Israeli economy braces for European blowout

Media Line economist poll sees GDP growing 2.8 percent this year, but with downside risk.

By DAVID ROSENBERG / THE MEDIA LINE
January 3, 2012 23:34
Economic outlook.

economic outlook graph economy money 311. (photo credit: Stockbyte)

Israeli economic growth is almost certain to dip this year, but no more than that, even as Europe’s debt woes squeeze exports and consumers keep their pocketbooks closed, a survey of leading forecasters conducted by The Media Line shows.

Gross domestic product will expand 2.8 percent in 2012, according to the median forecast of 12 economists in the poll. That is a rate that most of the developed world can look on with envy. The Organization for Economic Cooperation and Development (OECD) estimates its 34 members, which count most of the world’s advanced economies, will show median growth of 1.6% this year.

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Nevertheless, the forecast puts Israel’s pace of growth far below the 5% annual pace of the previous two years. Many economists say Israel faces more downside risks to its growth outlook, especially in the first part of the year, until it becomes clear whether Europe can sort out its debt problems.

“Our forecast is likely to move down rather than up,” Rafael Gozlan, chief economist at IBI-Israel Brokerage and Investments, told The Media Line. He sees GDP expanding 2.7% in 2012. “The world economy will be more sensitive to shocks in first half. There are stimulus measures being taken all over the world, but they will only be felt in the second half.”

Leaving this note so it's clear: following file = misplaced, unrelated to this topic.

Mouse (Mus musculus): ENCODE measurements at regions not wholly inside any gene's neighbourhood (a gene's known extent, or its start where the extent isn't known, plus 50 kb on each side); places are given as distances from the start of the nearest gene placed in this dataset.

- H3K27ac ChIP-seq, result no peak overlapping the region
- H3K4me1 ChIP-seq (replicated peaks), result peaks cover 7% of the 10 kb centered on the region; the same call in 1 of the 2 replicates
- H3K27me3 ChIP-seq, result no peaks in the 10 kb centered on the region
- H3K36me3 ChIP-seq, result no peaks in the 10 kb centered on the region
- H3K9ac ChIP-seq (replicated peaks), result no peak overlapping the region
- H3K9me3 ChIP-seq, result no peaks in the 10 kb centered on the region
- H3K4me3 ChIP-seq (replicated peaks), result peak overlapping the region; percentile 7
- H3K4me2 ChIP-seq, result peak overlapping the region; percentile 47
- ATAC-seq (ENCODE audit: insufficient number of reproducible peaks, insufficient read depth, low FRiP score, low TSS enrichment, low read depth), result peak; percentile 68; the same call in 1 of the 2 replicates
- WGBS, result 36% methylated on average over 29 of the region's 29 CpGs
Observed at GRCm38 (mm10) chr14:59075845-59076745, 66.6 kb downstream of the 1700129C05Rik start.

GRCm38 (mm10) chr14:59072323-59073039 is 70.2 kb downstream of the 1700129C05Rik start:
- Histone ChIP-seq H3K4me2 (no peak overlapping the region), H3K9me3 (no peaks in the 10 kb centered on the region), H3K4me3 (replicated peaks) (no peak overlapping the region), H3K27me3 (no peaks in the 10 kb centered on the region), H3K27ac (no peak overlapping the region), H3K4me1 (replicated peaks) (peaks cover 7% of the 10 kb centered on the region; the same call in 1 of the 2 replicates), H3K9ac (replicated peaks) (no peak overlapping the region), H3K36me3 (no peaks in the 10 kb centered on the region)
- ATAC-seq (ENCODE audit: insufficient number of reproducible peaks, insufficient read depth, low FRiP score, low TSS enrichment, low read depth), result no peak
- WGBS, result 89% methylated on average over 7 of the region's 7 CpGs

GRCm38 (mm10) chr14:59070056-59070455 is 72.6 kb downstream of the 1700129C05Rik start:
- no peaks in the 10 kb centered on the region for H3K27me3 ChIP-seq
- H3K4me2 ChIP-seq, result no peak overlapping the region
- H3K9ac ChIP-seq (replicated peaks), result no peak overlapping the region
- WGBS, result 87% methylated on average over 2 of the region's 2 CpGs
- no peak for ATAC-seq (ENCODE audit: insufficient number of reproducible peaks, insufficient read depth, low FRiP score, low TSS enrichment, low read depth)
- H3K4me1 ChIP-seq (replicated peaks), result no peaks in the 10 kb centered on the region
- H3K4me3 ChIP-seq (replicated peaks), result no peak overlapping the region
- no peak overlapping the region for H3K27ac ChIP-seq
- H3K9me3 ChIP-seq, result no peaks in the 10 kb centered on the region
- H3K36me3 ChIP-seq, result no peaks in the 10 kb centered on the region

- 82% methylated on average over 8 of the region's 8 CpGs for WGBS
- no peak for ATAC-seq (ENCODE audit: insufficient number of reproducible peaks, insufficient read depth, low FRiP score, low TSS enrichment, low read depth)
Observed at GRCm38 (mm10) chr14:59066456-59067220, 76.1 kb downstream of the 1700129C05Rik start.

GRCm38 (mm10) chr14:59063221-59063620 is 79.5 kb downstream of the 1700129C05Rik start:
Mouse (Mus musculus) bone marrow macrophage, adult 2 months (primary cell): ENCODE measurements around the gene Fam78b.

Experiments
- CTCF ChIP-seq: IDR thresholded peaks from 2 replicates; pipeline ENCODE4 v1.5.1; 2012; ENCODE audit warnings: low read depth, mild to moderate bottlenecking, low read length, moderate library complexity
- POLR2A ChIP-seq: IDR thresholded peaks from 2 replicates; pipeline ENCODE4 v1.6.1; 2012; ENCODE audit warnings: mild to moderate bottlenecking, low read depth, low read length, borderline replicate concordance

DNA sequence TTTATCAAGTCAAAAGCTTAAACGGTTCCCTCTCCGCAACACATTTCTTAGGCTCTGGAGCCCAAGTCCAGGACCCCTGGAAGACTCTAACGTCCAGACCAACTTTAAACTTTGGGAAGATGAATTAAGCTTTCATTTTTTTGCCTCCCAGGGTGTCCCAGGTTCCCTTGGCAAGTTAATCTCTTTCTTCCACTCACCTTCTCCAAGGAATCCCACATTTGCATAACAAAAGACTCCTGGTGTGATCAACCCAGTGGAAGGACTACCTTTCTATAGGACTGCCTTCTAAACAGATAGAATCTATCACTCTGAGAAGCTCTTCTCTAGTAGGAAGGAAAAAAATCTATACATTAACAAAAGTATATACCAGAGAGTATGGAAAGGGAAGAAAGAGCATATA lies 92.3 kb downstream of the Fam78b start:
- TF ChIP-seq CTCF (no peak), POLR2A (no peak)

Thanks to fiscal policies and bank lending that were both conservative, Israel stood aloof of the world financial blow-out of 2008. Economic growth briefly slowed at the end of 2008 and early in 2009, but quickly recovered so strongly that Israel was rare among industrialized economies to experience ballooning home prices over the past two years. Its unemployment rate at the end of 2011 was at its lowest since the 1980s.

But with a second financial crisis threatening – this time originating in European sovereign debt rather than US mortgages – Israel will again have to contend with a downturn not of its own making. And this time, Israel’s parameters are in some cases weaker than they were going into the last global crisis.

“It is uncertain how much growth can withstand further global economic deterioration,” Daniel Hewitt, Barclay’s Capital Israel economist, said in a December 19 report. His forecast for 2.5% growth in 2012 is the lowest among the economists polled.

Israel’s current account surplus has been shrinking and is likely to turn into a deficit in 2012 for the first time in a decade. While the government didn’t run up big debts bailing out banks as its counterparts did in Europe and the US, Israel nevertheless now has bigger budget deficits than it did going into the last global downturn at a time when the world’s financial markets are more alert than ever to countries’ fiscal profiles.